Health Economics

Health Economics

Solving the procurement puzzle: why lifetime costs need to be considered in NHS purchasing


Adrian Swindells, Director for healthcare technology specialist Distec, discusses the importance of acknowledging the bigger picture in NHS procurement

‘How much will it cost?’ It’s the key question for any procurement manager, but a particularly pertinent one for those working in the healthcare sector. The NHS is under inordinate pressure to do more with less, and to position itself as strategically as possible in order to cope with the challenges of a growing and ageing population.

As such, when a hospital, NHS Trust or commissioning group needs to invest in new technology, whether hardware or software, it is hardly surprising that cost tends to top the list of factors considered when making a purchasing decision. Individual pieces of equipment such as sophisticated scanning machines can be among the most expensive single purchases made within the NHS, whilst even smaller pieces of kit, like touchscreens and mobile carts, quickly rack up because so many are required. Headline prices might vary by hundreds or thousands of pounds, and the obvious procurement move is to go to the lowest end of the scale.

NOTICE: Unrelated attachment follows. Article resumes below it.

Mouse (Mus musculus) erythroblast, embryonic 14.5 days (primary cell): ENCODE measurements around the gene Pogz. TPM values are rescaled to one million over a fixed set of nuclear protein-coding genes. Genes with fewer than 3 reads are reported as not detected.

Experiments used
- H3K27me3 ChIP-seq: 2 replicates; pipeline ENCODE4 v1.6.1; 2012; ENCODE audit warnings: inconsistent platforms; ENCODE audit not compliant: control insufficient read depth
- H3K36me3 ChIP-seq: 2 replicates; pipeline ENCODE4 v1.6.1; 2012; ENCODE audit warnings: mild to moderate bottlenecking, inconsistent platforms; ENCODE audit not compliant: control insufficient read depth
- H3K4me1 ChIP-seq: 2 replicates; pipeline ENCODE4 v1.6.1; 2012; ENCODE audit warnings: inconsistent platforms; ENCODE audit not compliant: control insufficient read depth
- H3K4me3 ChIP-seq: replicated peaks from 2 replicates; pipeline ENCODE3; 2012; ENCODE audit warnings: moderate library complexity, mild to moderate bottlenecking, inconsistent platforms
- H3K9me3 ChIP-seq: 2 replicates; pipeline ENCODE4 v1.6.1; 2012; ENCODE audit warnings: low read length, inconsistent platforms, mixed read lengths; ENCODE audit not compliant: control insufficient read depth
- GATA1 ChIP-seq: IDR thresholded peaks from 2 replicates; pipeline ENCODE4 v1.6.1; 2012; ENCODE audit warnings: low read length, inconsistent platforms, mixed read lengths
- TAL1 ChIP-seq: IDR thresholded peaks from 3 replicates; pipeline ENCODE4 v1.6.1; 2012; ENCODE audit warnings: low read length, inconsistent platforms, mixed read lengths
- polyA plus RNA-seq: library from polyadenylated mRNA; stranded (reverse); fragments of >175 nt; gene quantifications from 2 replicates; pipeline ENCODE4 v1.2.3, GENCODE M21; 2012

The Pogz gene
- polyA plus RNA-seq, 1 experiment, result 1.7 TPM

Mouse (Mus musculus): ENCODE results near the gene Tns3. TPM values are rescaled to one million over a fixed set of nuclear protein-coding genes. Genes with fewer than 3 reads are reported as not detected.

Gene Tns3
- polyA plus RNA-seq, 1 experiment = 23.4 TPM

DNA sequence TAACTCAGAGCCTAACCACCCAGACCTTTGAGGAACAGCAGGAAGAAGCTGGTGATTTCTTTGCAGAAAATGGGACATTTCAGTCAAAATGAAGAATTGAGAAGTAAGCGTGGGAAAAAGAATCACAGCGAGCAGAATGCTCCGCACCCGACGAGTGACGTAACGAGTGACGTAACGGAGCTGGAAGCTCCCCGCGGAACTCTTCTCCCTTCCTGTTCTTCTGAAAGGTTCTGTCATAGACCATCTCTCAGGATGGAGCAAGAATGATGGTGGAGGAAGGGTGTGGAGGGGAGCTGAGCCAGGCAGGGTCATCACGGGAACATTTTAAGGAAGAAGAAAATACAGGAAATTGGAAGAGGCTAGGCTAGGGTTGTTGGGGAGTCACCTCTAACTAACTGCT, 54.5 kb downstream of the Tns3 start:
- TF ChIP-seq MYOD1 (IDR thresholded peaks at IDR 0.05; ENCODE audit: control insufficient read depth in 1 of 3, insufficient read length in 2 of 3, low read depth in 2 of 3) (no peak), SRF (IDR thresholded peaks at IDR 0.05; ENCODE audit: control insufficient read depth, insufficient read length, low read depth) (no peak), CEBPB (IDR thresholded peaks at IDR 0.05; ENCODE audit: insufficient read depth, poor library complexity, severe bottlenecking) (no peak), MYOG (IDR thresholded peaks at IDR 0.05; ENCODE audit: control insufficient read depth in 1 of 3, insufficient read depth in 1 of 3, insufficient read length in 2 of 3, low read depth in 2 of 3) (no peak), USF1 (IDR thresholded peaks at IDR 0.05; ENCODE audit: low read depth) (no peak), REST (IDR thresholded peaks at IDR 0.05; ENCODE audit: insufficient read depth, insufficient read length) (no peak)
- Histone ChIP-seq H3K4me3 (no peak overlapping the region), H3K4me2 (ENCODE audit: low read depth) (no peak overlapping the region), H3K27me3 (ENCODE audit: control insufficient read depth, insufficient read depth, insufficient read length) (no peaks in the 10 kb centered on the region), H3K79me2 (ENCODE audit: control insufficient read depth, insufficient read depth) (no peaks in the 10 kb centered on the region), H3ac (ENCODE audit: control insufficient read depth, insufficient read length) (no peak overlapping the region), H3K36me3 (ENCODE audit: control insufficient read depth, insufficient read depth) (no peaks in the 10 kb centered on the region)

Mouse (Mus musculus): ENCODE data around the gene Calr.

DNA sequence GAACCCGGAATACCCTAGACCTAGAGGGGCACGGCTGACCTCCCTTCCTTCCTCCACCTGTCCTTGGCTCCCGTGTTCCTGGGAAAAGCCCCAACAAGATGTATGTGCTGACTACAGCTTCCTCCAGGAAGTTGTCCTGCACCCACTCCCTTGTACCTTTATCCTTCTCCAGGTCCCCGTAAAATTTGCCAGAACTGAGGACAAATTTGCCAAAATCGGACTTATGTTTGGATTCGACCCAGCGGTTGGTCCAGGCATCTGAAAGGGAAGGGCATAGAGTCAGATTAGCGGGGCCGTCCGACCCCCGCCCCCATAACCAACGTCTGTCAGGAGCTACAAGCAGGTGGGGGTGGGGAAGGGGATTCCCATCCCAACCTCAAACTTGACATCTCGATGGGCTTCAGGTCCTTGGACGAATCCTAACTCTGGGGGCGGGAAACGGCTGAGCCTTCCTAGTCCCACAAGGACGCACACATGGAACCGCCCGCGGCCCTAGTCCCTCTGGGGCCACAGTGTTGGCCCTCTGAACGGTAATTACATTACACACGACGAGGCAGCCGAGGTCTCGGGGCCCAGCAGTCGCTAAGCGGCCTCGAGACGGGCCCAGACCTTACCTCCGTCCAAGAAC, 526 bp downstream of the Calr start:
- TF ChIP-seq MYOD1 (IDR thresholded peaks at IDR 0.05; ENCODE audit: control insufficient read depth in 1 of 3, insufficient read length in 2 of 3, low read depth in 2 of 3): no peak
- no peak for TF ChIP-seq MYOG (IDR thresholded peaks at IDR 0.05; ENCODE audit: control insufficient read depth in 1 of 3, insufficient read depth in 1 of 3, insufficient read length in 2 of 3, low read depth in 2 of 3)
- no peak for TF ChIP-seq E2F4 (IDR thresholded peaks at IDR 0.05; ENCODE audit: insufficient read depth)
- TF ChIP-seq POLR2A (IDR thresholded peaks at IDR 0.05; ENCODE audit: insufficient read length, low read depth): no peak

Yet cost can be measured in multiple ways, and headline figures can conceal a raft of additional implications. Relying, therefore, on the headline price alone can quickly prove to be an expensive mistake.

Unconsidered additions

First, there may be additional costs layered on top of the lead price that have not been considered. Think about an online shopper making their way through a website’s checkout process, only to be presented with an unexpectedly high shipping cost at the end.